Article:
It would be good to think Mr Gove’s statement is an acknowledgment that the court system as it is faced by families is cumbersome, slow and in need of reform. And that his comments represent an enduring commitment to protect the legal aid budget for families who need it. If only it did.
It’s true that for electoral reasons new governments tend to make unpopular announcements and changes early in the Parliamentary term, allowing their impact to have withered by election time. So a sigh of relief on legal aid is understandable.
But look carefully at the words used: ‘It makes more sense to deliver a more efficient court estate than, for example, make further big changes to the legal aid system.’
Is that a cast-iron commitment not to cut legal aid further? ‘Hell, no’, to paraphrase somebody whose name escapes me.
Nobody in touch with reality will expect a reversal of the legal aid cuts of recent years, but time will tell if the MoJ can definitely avoid making further reductions. The bloody battles that could lie ahead over proposed £12bn cuts to welfare spending might yet see a further axe pointed in the direction of the MoJ.
We’re told Mr Gove was removed from his Education Secretary post because he had become ‘toxic’ to education professionals. He’ll be mindful of the need to carefully choose which battles to pick with legal professionals, but the reference to lawyers contributing more pro-bono work could signal the start of one.
On the flipside the avowed wish to avoid further legal aid cuts will sweeten the pill, at least among those who visit websites aimed at legal professionals, like this one. Incidentally, for the avoidance of doubt of those legal professionals reading this, you’ll find very few families in need anywhere in the country complaining about wealthy lawyers contributing more. Why shouldn’t they?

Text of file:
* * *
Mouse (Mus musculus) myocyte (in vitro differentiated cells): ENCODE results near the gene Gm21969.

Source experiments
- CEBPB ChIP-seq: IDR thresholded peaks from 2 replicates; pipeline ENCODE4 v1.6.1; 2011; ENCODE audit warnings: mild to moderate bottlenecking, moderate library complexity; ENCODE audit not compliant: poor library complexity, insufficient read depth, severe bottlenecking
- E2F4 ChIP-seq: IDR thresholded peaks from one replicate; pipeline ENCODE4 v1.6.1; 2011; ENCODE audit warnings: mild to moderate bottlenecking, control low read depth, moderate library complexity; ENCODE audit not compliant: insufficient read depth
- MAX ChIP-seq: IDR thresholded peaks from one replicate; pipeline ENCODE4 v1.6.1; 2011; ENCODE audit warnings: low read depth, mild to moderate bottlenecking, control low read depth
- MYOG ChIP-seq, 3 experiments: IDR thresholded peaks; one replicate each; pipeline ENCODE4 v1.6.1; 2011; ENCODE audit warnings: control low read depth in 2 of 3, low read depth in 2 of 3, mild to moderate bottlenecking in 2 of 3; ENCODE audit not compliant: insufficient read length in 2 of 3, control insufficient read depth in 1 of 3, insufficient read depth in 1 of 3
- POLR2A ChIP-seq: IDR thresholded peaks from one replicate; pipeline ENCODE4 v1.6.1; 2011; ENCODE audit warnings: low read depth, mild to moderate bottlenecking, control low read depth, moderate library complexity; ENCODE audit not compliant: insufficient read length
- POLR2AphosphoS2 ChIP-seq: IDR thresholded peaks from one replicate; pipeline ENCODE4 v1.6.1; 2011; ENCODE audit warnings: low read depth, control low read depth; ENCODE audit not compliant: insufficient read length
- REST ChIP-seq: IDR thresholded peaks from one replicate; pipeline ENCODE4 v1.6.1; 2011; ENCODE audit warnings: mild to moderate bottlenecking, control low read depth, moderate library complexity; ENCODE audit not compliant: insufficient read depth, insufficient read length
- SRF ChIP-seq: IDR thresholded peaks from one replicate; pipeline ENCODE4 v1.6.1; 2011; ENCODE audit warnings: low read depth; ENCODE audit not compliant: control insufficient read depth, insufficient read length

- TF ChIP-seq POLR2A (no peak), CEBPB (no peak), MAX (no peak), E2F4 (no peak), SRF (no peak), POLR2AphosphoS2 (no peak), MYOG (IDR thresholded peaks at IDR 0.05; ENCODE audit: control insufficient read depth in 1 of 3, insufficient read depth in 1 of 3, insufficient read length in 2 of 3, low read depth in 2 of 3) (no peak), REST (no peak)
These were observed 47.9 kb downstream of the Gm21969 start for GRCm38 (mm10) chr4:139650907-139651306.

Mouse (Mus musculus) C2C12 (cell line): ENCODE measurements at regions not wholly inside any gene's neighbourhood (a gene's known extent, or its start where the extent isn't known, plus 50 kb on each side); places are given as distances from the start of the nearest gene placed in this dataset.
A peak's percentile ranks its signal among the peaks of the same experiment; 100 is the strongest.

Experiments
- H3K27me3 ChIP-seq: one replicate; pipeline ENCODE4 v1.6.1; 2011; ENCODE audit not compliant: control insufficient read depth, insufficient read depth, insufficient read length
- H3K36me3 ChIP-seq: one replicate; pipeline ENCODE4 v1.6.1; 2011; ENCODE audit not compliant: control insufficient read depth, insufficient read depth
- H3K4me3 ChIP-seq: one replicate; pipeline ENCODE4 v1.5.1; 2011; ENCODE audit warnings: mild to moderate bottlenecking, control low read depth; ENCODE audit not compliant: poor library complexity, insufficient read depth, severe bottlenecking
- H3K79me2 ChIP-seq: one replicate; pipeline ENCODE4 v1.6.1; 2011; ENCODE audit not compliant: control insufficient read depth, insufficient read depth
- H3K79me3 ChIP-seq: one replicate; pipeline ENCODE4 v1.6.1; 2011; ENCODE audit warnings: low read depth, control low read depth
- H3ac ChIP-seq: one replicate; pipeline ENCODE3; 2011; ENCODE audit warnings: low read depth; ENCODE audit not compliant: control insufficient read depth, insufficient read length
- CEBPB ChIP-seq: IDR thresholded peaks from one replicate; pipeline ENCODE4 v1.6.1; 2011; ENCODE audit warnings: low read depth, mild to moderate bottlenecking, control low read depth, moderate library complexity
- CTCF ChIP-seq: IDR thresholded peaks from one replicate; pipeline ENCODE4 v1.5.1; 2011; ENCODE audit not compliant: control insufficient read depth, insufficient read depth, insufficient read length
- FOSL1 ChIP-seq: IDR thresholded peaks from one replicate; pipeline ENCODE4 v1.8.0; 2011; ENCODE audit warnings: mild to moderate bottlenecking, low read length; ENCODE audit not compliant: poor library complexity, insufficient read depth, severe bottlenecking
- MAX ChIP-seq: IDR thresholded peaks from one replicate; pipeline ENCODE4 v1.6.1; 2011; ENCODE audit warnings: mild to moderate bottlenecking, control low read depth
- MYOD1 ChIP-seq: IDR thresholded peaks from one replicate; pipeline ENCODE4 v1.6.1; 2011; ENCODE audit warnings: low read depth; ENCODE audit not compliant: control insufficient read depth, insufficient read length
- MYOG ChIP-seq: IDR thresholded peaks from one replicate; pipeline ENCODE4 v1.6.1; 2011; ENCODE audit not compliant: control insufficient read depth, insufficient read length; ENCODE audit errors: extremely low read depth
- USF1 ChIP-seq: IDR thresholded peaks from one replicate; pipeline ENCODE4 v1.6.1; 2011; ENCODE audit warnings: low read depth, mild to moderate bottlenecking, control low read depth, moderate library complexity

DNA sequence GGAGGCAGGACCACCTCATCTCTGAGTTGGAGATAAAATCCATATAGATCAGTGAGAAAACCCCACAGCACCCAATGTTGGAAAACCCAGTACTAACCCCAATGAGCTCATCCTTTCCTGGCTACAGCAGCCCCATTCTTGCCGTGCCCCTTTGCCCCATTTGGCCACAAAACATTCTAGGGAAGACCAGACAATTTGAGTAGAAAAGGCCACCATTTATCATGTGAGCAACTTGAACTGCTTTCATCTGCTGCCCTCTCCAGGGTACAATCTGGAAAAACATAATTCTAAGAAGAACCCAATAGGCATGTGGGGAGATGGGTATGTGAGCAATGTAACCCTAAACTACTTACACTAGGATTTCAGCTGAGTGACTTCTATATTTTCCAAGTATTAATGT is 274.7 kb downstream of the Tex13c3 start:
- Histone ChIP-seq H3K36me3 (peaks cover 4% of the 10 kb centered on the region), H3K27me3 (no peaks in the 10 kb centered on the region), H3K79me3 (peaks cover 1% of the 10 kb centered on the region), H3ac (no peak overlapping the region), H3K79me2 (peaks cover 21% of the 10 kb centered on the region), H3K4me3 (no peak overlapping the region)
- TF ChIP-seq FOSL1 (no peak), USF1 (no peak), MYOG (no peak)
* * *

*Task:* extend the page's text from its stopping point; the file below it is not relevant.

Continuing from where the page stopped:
It would also be good to think Mr Gove’s references to embracing technology in dispute resolution signalled a step forward into the twenty-first century. ‘Our courts are trapped in antiquated ways of working that leave individuals at the mercy of grotesque inefficiencies,’ he said.
But those of us who support families undergoing divorce and separation, and who have memories longer than a goldfish, will reflect on recent ‘grotesque inefficiencies’ coming from Whitehall itself.
The ‘Sorting Out Separation’ app, for example, funded by the DWP, was a costly flop with costs of £417,000 when questions were asked in Parliament a year ago.
And there was the MoJ’s spend of hundreds of thousands of public money on a profile-raising campaign for family mediation between January and March 2015 – an extremely expensive exercise, whose objectives could surely have been met far more efficiently for a fraction of the cost.
Nonetheless, if Mr Gove can bring modernity to the MoJ – and couple it with sensible efficiency – professional mediators won’t be the only ones shouting ‘hurrah.’
At the time of writing the new Minister in Mr Gove’s team responsible for family mediation, Caroline Dinenage, is yet to speak publicly of her plans or aspirations for the profession I represent. However, she has signalled to me in correspondence her intention to meet with the Family Mediation Council and, as a member organisation, National Family Mediation looks forward to that meeting which we trust will be the first of many.
If Ms Dinenage can be further persuaded of the merits of family mediation as a quicker, cheaper, less confrontational way for families to settle disputes – which produces better outcomes for children and young people – then who knows, the next MoJ Ministerial speech we read could be trumpeting family mediation, pledging to ensure legal aid remains available for it during the course of this Parliament. Ms Dinenage’s MOJ predecessor, Simon Hughes, banged the drum. We hope that in time the new Ministerial team will do the same.